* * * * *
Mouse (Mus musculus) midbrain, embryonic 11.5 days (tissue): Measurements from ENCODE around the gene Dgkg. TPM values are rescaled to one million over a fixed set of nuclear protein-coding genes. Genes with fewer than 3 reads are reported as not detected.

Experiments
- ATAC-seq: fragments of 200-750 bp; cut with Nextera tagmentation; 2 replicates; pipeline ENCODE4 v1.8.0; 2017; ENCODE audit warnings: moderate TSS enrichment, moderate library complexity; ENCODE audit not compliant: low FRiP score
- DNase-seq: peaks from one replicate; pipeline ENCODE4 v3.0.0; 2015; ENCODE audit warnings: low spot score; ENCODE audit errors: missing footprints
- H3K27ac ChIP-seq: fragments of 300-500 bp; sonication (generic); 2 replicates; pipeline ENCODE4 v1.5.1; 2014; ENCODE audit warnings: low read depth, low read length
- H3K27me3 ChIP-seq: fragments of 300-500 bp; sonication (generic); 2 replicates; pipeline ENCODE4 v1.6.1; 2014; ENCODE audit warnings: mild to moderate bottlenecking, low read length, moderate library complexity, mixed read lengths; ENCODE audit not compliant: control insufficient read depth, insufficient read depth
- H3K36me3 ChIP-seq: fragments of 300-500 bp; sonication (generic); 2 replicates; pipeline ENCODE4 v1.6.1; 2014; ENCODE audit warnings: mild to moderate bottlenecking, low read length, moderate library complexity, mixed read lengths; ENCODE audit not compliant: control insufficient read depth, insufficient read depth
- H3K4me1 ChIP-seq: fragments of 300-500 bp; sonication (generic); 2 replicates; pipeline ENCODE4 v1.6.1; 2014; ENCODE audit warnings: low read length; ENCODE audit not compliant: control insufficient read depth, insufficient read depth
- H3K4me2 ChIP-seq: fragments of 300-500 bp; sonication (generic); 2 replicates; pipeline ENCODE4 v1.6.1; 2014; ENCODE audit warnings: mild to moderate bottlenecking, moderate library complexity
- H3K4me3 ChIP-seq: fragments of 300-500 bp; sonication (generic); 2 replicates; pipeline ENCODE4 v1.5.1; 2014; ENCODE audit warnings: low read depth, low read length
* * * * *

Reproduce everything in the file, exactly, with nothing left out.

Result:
Mouse (Mus musculus) midbrain, embryonic 11.5 days (tissue): Measurements from ENCODE around the gene Dgkg. TPM values are rescaled to one million over a fixed set of nuclear protein-coding genes. Genes with fewer than 3 reads are reported as not detected.

Experiments
- ATAC-seq: fragments of 200-750 bp; cut with Nextera tagmentation; 2 replicates; pipeline ENCODE4 v1.8.0; 2017; ENCODE audit warnings: moderate TSS enrichment, moderate library complexity; ENCODE audit not compliant: low FRiP score
- DNase-seq: peaks from one replicate; pipeline ENCODE4 v3.0.0; 2015; ENCODE audit warnings: low spot score; ENCODE audit errors: missing footprints
- H3K27ac ChIP-seq: fragments of 300-500 bp; sonication (generic); 2 replicates; pipeline ENCODE4 v1.5.1; 2014; ENCODE audit warnings: low read depth, low read length
- H3K27me3 ChIP-seq: fragments of 300-500 bp; sonication (generic); 2 replicates; pipeline ENCODE4 v1.6.1; 2014; ENCODE audit warnings: mild to moderate bottlenecking, low read length, moderate library complexity, mixed read lengths; ENCODE audit not compliant: control insufficient read depth, insufficient read depth
- H3K36me3 ChIP-seq: fragments of 300-500 bp; sonication (generic); 2 replicates; pipeline ENCODE4 v1.6.1; 2014; ENCODE audit warnings: mild to moderate bottlenecking, low read length, moderate library complexity, mixed read lengths; ENCODE audit not compliant: control insufficient read depth, insufficient read depth
- H3K4me1 ChIP-seq: fragments of 300-500 bp; sonication (generic); 2 replicates; pipeline ENCODE4 v1.6.1; 2014; ENCODE audit warnings: low read length; ENCODE audit not compliant: control insufficient read depth, insufficient read depth
- H3K4me2 ChIP-seq: fragments of 300-500 bp; sonication (generic); 2 replicates; pipeline ENCODE4 v1.6.1; 2014; ENCODE audit warnings: mild to moderate bottlenecking, moderate library complexity
- H3K4me3 ChIP-seq: fragments of 300-500 bp; sonication (generic); 2 replicates; pipeline ENCODE4 v1.5.1; 2014; ENCODE audit warnings: low read depth, low read length